Rough Patch, Part Three

Rough Patch, Part Three

If you haven’t read the rest of the story yet, start here.

We loaded our son into the car and left for the hospital. It was dark and rain was pouring down throughout the drive to the emergency department. Check-in went quickly. Our son was exhausted and still showing signs of difficulty breathing so it didn’t take very long to be seen. A chest x-ray was ordered immediately and we were settled in to wait for the results. No one seemed particularly concerned so we did our best to relax and wait. We expected to be given antibiotics and sent home.

The nurse came into our room and asked in an unusually timid manner if our son had been seen at one of the other hospitals downtown. We explained a consult we had at one point with an interventional cardiologist, but that we only went once and that doctor recommended against running any tests. I mentioned to her off-hand that we had also done several second opinions at Hopkins. “Why do you ask?” was the next obvious question. Micro expressions danced across her face, all showing signs of discomfort, and she pointedly avoided eye contact. We were to be transferred and they were deciding where. The doctor would be in shortly to answer any other questions. With that she ducked out, having not made any additional eye contact.

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I’m Still Here

I apologize profusely for the silence. It’s not like me, and I’m disappointed in myself for letting it occur. I became overwhelmed approximately the end of November, and I’m only now getting my feet back under me. Again, I’m sorry.

A lot of things have happened in a month. I’ll stick to the highlights and keep this brief. Our son is beginning to do what most people would consider eating. He’s getting more confidence every day in his ability to keep food in his mouth and swallow it safely. A lot of us take it for granted – it’s never been a given for him.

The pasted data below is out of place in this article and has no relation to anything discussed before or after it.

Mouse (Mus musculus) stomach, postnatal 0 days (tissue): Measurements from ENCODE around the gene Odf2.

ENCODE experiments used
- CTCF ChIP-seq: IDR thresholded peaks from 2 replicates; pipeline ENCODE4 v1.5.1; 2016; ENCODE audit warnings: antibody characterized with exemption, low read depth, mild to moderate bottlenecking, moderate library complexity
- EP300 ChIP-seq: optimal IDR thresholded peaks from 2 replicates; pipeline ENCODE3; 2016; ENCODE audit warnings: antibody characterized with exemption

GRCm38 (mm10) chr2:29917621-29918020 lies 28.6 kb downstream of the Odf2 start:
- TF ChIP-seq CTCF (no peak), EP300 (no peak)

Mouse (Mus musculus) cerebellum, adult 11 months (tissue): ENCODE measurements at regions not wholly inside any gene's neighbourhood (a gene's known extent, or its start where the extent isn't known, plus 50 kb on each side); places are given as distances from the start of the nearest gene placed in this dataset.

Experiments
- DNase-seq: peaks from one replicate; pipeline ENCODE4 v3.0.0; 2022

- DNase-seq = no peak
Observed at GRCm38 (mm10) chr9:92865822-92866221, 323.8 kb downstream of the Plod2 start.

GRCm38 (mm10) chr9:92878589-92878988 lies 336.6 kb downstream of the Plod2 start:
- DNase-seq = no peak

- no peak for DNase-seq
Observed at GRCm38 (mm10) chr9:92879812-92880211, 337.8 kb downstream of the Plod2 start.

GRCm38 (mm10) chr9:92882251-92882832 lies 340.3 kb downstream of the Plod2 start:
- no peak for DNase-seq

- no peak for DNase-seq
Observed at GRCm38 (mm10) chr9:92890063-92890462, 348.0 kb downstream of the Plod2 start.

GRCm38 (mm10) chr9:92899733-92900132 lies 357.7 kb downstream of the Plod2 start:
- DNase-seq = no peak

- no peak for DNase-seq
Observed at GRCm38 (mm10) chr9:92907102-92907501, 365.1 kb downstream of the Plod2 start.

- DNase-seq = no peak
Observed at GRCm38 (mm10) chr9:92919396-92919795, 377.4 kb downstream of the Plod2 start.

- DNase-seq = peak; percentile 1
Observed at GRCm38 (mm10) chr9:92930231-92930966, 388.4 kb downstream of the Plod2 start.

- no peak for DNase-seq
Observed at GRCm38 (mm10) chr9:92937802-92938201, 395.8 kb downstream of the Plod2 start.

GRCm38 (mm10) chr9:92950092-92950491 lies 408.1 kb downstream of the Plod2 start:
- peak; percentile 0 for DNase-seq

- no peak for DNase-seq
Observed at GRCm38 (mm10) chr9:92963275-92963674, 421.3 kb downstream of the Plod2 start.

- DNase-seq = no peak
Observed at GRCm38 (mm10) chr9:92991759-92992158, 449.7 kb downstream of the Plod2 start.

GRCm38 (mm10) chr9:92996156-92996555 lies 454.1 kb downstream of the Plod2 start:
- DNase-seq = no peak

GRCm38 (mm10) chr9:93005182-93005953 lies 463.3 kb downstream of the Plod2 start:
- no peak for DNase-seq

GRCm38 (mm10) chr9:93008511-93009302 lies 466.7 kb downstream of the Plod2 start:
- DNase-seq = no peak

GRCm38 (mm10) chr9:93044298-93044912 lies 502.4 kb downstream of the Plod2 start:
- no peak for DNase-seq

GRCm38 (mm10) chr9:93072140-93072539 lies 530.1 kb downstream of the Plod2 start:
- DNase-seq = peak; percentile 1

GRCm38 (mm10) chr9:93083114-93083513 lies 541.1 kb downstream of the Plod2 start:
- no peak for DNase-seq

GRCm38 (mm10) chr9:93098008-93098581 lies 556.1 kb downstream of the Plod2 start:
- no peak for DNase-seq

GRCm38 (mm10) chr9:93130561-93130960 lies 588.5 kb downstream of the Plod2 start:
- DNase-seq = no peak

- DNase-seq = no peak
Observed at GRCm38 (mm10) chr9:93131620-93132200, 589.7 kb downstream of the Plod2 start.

We thought we would need to go in for a heart catheterization. The interventional cardiologist recommended against it because of the risk due to his bleeding concerns, and he wasn’t certain he would find any more relevant data than we already have. There is something concerning going on with our son’s heart, enlargement of one of the chambers, and there’s no apparent cause. So far he shows no visible signs of heart difficulty.

I haven’t forgotten you, and I hope to begin writing on a weekly basis again soon. Thanks for staying with me.

The Anchor

Someone has to keep it together when everyone else is falling apart. Usually, it’s me. The world around me dissolves into a panic and I do my best to ignore the whole production. I don’t ignore the problem. That I’ll be attempting to resolve while everyone else is still in shock it even happened.

When others around me realize I’m not in a panic something magical happens. They compose themselves almost immediately. First, they have to stop panicking enough to look around and realize what other people are doing. It does, however, pull everyone back into a state of calm much sooner than they would find it themselves.

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Planning for Thanksgiving

No matter what your situation, the hustle and bustle can be a challenge. Our son’s vomiting and feeding tube add an additional level of complexity. Family drama on top of it all guarantees this season will be an especially challenging one. I’m certain I’m not the only one dealing with this, so I decided to share some of the things I’m planning in order to make the holidays as joyful as possible. I hope they help, for both of our sakes.